One of my favourite entrepreneurs is Dale Beaumont.
Dale wrote a thought provoking article recently on how to grow your business by giving away free stuff.
You can read the complete article here.
Let me pass you over to Dale to share some of the strategies he recommends in this article:
Here are three ways in which you can give stuff away for free and still grow your business.
1. Free Product
You can approach a supplier and order a couple of hundred items for a couple of dollars each. If you run a camera shop, offer a free lens cleaner.
Not with purchase, that's expected. Just offer it for free. Then when people come into your store and ask for it say, "Sure, happy to give you your free lens cleaner, but do you mind if I ask you three quick questions first?"
Now one in five will say no, so you just give them the product and you've lost $2.
Three will chat and not buy now, but you can get their email and add them to your database, which is cool. And one in five will spend $500.
Now you might say, "Well I sell to one in five already."
Yes, but do you have that interaction with the other 10 people that walk in your store? What if you suddenly had 100 people in your store and you did the same numbers? Your business would explode.
More examples: offer a free top-up of engine coolant if you are a mechanic, offer a free drink bottle if you sell bikes, offer a week's supply of vitamins if you are a health food store or offer a free biscuit bowl if you are a pet shop.
Do these cost money? Yes, of course they do. But talk to your suppliers and ask them what stock they can't move and buy this off them cheap. Or order directly from China and you can get product for peanuts.
Next time you are tempted to spend $2,000 on a newspaper ad, ask yourself if you want 10 buyers or 1,000 lookers. I'll take the 1,000 lookers any day of the week.
2. Free Information
It doesn't matter what business you are in, you are always in the information business. Why? Because people need and will seek information before they decide to part with their cash. Furthermore, they need to know why they should choose you as opposed to the scores of other businesses in the same space.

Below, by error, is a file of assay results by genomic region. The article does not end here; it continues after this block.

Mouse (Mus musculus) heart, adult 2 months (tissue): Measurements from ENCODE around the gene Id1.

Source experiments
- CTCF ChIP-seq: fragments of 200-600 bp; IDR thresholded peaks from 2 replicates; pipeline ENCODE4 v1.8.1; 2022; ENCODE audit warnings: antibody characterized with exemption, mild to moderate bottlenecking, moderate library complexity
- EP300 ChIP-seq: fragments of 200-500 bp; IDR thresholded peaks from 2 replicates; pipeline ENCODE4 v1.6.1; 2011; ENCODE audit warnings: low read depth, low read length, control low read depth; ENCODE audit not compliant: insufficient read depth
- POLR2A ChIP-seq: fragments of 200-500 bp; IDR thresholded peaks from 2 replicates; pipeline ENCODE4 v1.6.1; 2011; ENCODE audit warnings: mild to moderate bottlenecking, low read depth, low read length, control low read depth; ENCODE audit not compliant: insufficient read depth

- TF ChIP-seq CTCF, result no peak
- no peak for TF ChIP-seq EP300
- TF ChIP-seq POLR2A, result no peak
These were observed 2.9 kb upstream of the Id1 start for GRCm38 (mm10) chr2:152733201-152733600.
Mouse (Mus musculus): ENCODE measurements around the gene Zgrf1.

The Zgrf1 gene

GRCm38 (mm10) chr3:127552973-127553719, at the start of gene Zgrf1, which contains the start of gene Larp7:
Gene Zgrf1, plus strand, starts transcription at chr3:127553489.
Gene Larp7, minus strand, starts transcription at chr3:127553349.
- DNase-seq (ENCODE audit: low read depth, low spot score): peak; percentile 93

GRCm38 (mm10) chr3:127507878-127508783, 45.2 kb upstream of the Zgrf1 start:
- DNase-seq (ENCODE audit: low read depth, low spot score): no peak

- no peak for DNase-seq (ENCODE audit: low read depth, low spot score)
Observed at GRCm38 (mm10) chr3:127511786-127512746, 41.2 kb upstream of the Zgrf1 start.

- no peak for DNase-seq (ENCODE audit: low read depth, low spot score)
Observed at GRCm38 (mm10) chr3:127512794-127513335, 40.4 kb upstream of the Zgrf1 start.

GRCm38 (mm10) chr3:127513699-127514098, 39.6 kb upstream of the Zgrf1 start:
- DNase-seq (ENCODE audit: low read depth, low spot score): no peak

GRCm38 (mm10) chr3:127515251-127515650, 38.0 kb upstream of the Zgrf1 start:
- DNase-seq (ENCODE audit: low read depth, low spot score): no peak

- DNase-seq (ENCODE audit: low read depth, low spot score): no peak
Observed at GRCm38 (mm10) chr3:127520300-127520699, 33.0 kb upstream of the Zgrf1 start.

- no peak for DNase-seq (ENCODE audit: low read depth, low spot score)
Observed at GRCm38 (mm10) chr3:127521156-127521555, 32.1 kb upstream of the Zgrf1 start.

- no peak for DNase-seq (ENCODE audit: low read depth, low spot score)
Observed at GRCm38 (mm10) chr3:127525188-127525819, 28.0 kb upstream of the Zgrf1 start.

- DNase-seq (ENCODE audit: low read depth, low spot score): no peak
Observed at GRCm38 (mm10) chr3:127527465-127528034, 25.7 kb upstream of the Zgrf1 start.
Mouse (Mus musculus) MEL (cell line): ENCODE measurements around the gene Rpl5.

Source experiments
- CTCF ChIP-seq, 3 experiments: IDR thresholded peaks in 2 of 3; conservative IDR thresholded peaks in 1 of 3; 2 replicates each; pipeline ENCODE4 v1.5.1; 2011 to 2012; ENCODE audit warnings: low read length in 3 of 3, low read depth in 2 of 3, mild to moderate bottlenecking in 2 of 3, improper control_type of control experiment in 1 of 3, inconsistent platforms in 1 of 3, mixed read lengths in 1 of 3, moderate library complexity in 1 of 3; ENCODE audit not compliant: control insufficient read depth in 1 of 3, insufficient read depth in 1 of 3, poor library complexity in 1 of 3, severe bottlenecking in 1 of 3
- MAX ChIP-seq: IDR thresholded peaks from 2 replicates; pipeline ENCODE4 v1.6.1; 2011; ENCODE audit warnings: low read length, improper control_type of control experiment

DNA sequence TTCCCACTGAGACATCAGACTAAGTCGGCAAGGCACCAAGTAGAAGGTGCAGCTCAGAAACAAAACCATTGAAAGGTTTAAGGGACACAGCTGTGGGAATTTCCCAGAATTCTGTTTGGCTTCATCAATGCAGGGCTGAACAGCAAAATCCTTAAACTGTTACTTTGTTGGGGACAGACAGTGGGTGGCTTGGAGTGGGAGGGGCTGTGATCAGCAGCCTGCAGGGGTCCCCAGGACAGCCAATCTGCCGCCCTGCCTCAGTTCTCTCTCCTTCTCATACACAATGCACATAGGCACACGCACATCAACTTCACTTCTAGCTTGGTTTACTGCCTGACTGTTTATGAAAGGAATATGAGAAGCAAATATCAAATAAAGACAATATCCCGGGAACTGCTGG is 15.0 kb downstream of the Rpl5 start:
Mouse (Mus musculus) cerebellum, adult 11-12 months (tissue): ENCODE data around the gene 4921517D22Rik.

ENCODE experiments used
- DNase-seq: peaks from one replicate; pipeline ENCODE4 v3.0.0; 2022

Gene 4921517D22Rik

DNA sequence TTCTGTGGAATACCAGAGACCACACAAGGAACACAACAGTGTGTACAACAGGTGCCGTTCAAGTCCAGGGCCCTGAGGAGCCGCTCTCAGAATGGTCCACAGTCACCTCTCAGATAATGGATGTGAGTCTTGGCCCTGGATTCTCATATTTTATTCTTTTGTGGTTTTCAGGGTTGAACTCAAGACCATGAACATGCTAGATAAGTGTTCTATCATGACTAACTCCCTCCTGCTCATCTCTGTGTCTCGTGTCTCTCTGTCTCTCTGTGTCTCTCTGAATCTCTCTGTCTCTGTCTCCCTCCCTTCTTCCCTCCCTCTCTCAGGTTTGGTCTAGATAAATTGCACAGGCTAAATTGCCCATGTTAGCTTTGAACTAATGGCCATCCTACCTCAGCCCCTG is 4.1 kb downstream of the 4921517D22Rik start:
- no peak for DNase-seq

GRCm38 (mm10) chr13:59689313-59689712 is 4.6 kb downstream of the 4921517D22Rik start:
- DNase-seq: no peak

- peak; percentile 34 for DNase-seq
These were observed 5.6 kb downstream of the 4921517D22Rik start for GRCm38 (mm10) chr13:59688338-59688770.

So to make things easy, let's stick with the same examples as above.
And again, it doesn't matter what business you are in, just apply a little creativity and it will work for you too.
If you are a mechanic, offer a free CD with ten tips to extend the life of your car.
If you sell bikes, offer a free workshop for parents and kids on how to stay safe on the road.
If you are a health food store, offer a free 'lose weight for summer' workshop.
For me, I run one-day business seminars for free and I have used this strategy to successfully generate millions of dollars in sales. So believe me, it works!
(Note by Graham: The one day free business seminar that Dale refers to is called 'The New Rules of Business' and is outstanding. He is presenting it in Auckland on Sunday, August 17th, 2014. (And throughout Australia as well.)
You can see the details here.
3. Free Test Drive
Normally associated with cars, this same strategy can be used by loads of other businesses. Said another way it's the classic 'try before you buy'.
Going back to our examples: if you sell bikes, tell your customer to take one for a spin, if you are a health food store, give people free samples, if you are a pet shop, invite people to take their favourite dog home for the weekend.
By doing this, not only do people get a chance to experience the benefits of your business, but you are also activating the principle of reciprocity.
This means that when you give something to someone, people feel compelled to want to give something back, which in this case means to buy your product.
Dales is suggesting if you really want to grow your business, give away more free stuff. By doing so you create trust, you can show the unique benefits of your product and as you give to others, people will want to give back to you.
"For it is in giving that we receive." - St. Francis of Assisi
How could you use this 'free stuff' approach in your own marketing?